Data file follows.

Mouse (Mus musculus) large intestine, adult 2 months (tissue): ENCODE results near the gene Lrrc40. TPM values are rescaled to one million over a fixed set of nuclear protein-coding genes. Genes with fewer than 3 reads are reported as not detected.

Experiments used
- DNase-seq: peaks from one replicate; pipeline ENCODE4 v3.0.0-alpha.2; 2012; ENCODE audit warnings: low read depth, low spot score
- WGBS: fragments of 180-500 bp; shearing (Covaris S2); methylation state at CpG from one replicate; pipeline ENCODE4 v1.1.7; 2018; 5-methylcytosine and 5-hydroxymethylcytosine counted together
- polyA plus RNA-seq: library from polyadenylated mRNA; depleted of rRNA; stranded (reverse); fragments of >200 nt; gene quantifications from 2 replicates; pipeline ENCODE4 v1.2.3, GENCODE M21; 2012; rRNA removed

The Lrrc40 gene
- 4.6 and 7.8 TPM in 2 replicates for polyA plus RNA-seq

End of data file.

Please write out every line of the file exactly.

Mouse (Mus musculus) large intestine, adult 2 months (tissue): ENCODE results near the gene Lrrc40. TPM values are rescaled to one million over a fixed set of nuclear protein-coding genes. Genes with fewer than 3 reads are reported as not detected.

Experiments used
- DNase-seq: peaks from one replicate; pipeline ENCODE4 v3.0.0-alpha.2; 2012; ENCODE audit warnings: low read depth, low spot score
- WGBS: fragments of 180-500 bp; shearing (Covaris S2); methylation state at CpG from one replicate; pipeline ENCODE4 v1.1.7; 2018; 5-methylcytosine and 5-hydroxymethylcytosine counted together
- polyA plus RNA-seq: library from polyadenylated mRNA; depleted of rRNA; stranded (reverse); fragments of >200 nt; gene quantifications from 2 replicates; pipeline ENCODE4 v1.2.3, GENCODE M21; 2012; rRNA removed

The Lrrc40 gene
- 4.6 and 7.8 TPM in 2 replicates for polyA plus RNA-seq